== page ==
NEW YORK, NY.-
On 12 May 2015 Sothebys
New York will present Roy Lichtensteins 1962 comic book masterpiece The Ring (Engagement) in the Contemporary Art Evening Sale. The painting has had only two owners in 53 years and comes from the collection of Chicago businessman and philanthropist Stefan T. Edlis. The Ring (Engagement) encapsulates all of the major themes of the artists most acclaimed and sustained body of work. Lichtenstein created a series of paintings based on scenes from love and war comic books between 1961 and 1965 and at 48 x 70 inches the current work is one of the largest from this period. It has also been included in major museum exhibitions at Tate in 1968, Fondation Beyeler in 1998, and the most recent traveling retrospective at Tate Modern, National Gallery of Art, Art Institute of Chicago, and Centre Pompidou in 2012. Estimated to fetch in the region of $50 million, the work has been in the same private collection since Mr. Edlis acquired it at Sothebys New York in 1997. It goes on view at Sothebys Los Angeles on 25-26 March. Following the exhibition in Los Angeles, the work will travel to Hong Kong and London ahead of its 12 May sale in New York.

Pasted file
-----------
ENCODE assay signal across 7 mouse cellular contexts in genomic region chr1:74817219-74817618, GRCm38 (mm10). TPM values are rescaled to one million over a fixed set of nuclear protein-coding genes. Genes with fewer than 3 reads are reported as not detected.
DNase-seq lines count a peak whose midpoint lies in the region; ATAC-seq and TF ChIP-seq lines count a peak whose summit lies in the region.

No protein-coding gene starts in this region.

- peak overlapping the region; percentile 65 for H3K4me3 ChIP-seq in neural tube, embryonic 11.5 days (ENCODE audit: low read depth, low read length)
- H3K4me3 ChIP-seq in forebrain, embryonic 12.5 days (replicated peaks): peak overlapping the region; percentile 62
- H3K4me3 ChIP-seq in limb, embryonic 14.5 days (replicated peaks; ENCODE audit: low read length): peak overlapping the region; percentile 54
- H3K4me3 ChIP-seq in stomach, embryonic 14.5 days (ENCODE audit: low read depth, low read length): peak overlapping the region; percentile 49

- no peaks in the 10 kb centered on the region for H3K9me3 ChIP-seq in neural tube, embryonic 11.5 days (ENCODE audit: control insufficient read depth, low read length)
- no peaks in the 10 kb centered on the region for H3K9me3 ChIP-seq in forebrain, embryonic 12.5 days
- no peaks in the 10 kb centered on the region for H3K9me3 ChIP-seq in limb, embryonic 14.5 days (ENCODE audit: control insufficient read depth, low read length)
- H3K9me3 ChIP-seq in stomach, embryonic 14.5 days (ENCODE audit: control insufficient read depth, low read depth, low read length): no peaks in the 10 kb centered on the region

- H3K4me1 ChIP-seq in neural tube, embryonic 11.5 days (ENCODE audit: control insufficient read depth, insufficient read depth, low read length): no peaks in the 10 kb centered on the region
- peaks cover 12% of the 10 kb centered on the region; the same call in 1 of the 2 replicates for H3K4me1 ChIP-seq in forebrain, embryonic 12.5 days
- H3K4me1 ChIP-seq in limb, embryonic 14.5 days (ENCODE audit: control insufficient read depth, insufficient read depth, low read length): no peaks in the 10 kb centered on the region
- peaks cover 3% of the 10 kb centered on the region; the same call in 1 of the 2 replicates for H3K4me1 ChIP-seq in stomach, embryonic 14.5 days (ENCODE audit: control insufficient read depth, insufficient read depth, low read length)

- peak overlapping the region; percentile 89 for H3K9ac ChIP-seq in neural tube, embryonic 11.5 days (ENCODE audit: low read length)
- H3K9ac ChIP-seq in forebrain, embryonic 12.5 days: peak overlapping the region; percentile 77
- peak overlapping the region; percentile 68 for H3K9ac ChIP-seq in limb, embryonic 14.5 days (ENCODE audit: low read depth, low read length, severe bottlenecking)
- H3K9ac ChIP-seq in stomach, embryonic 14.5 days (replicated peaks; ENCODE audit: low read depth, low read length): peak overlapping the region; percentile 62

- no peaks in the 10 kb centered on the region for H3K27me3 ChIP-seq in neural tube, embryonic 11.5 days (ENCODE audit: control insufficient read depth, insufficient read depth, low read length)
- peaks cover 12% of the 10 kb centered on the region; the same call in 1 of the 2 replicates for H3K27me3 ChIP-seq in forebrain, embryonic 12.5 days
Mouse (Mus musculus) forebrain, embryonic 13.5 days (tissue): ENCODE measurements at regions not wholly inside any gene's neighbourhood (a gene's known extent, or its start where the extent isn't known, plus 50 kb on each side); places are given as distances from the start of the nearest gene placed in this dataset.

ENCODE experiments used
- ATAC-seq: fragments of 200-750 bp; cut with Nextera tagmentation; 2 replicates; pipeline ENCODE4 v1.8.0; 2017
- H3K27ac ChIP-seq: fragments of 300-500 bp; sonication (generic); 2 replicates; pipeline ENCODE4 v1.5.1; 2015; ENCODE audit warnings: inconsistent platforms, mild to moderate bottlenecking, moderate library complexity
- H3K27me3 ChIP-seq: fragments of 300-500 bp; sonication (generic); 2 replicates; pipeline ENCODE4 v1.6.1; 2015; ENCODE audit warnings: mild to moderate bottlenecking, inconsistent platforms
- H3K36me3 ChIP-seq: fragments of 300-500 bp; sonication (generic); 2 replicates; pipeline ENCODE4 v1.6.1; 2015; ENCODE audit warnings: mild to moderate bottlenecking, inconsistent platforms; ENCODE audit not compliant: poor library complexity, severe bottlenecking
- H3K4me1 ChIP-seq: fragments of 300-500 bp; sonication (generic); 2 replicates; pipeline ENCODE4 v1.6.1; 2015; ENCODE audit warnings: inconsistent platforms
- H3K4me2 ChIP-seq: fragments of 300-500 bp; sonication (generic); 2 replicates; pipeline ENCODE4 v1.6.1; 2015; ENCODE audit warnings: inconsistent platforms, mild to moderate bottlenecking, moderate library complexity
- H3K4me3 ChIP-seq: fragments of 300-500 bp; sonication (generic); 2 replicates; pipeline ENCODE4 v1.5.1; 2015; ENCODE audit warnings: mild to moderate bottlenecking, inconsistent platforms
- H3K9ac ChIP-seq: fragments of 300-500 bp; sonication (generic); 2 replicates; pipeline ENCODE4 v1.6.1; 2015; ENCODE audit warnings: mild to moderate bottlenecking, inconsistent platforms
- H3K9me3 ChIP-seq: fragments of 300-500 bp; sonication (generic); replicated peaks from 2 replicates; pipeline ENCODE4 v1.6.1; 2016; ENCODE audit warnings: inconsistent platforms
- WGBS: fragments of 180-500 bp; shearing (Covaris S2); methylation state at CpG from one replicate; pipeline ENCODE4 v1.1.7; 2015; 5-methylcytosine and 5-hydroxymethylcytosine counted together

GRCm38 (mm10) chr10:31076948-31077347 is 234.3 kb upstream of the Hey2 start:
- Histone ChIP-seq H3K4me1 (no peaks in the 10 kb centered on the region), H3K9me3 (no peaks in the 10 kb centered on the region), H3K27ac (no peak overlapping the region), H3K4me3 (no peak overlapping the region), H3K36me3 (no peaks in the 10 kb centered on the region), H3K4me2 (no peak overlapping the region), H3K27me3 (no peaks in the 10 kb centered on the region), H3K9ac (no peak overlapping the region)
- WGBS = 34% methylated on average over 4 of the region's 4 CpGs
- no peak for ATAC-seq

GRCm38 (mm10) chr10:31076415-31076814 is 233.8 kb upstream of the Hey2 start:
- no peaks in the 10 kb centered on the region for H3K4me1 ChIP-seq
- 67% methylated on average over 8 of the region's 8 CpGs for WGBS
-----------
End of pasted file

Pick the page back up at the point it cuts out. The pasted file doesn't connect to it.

Alexander Rotter, Co-Head of Sothebys Worldwide Contemporary Art Department, commented: The Ring (Engagement) is classic Lichtenstein. Dating from the key period and drawing on the artists most important theme of romance and love, the painting is one of the most significant Lichtensteins to appear at auction. In addition, the esteemed provenance and exhibition history make this an essential work by the revolutionary Pop master.
Stefan T. Edlis added: Having amazed me from the moment I saw it, I find The Ring as beautiful today as it was all those years ago. We have lived with this iconic painting for nearly 20 years and hope it brings as much pleasure to the new owner as it has to me and my family.
Prior to entering Mr. Edlis collection, The Ring (Engagement) had only one other owner, legendary antiques-dealer Jean Marie Rossi. Rossi purchased The Ring in 1963 from the Ileanna Sonnabend Gallery in Paris for the equivalent of $1,000 when he was only 25.
The Ring (Engagement) was created at a time of emotional flux for the artist. Lichtenstein was in the midst of divorcing his first wife Isabel Wilson but was also in the early throws of romance with Letty Lou Eisenhauer, a graduate student he lived with while negotiating his divorce. This tension is evident in a painting that both depicts a joyful and life-changing event, as well as capturing a moment so commonplace in popular culture that it has become a pastiche.